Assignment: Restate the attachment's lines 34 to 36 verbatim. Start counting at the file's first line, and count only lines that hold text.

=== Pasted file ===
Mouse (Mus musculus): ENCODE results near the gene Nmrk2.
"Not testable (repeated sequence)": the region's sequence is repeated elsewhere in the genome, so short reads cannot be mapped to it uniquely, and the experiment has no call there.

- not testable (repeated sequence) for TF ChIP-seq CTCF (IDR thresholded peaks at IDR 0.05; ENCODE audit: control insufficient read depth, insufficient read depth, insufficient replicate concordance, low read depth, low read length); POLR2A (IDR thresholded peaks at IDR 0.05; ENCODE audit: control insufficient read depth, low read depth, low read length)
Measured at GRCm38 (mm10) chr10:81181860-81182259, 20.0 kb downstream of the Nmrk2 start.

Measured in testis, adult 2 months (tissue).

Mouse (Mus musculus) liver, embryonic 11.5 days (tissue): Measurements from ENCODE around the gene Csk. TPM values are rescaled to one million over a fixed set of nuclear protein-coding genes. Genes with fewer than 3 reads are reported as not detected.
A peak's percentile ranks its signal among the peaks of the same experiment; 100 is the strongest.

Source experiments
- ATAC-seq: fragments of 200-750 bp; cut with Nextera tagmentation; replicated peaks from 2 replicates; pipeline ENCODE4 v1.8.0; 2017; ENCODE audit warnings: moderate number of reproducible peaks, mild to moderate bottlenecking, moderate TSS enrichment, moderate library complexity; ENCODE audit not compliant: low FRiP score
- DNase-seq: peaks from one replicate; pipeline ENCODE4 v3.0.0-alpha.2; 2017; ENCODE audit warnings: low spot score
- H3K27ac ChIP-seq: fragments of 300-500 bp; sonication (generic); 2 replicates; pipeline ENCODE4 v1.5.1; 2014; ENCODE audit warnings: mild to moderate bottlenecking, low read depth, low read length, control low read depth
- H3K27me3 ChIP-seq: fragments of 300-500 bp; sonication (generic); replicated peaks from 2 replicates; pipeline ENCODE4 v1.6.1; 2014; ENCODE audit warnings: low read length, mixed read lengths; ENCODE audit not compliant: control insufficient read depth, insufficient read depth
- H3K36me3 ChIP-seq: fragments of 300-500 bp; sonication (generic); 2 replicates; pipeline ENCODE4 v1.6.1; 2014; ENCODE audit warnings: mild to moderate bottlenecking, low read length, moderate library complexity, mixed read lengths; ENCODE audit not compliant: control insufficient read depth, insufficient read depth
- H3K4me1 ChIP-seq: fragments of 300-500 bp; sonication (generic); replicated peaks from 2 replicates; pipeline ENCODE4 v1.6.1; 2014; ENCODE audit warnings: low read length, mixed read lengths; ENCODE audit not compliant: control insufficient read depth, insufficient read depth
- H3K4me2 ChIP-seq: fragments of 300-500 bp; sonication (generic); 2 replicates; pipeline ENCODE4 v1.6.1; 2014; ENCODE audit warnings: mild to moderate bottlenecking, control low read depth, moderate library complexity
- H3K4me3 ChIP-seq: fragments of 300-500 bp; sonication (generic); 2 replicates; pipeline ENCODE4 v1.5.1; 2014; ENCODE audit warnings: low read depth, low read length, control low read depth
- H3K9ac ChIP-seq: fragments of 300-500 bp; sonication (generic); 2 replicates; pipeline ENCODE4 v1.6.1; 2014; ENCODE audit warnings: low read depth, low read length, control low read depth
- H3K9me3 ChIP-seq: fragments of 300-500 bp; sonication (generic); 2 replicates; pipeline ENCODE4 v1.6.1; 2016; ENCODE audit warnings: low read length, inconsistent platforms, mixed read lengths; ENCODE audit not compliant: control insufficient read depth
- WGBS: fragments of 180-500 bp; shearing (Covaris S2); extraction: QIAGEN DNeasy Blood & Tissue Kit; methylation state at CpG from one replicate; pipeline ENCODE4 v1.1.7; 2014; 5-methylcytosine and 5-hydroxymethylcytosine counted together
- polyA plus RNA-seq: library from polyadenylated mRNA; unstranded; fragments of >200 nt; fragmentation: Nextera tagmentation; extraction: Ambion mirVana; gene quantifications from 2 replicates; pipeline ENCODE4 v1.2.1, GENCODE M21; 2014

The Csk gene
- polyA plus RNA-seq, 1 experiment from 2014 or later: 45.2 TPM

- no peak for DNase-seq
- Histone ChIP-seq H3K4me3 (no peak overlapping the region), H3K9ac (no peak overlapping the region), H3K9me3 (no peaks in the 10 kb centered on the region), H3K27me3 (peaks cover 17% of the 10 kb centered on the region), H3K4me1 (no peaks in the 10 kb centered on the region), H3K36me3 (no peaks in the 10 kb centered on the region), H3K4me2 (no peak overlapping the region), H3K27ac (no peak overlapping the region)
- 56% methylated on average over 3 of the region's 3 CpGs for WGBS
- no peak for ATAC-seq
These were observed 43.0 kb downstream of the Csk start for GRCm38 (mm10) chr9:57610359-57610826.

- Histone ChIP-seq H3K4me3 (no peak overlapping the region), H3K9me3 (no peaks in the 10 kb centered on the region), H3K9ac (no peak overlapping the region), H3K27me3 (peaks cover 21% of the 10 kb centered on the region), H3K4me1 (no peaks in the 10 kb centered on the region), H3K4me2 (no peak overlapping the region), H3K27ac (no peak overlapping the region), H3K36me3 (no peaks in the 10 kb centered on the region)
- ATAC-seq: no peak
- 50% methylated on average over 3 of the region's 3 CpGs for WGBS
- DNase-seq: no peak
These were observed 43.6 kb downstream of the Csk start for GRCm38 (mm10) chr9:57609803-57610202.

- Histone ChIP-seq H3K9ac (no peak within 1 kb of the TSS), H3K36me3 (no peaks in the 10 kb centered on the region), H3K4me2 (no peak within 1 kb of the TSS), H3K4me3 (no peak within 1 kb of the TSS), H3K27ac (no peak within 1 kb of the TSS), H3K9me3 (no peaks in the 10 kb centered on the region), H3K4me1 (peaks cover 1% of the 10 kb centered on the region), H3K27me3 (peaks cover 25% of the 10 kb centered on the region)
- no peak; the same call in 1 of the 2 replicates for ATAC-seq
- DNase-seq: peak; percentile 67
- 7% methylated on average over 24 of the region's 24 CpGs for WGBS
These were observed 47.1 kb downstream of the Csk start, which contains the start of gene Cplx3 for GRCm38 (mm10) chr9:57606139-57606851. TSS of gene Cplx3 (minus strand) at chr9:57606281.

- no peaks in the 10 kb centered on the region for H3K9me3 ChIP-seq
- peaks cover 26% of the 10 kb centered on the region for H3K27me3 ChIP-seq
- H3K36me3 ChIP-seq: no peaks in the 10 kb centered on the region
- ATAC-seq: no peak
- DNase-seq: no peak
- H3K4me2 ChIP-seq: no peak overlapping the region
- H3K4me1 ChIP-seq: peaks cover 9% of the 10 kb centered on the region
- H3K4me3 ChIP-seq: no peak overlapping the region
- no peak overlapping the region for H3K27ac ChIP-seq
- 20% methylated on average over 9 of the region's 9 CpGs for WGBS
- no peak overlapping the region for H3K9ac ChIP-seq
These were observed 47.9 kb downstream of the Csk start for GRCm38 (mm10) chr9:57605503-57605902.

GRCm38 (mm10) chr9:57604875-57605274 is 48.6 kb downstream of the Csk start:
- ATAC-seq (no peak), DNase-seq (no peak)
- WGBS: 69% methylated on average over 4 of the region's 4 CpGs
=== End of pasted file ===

- no peak; the same call in 1 of the 2 replicates for ATAC-seq
- DNase-seq: peak; percentile 67
- 7% methylated on average over 24 of the region's 24 CpGs for WGBS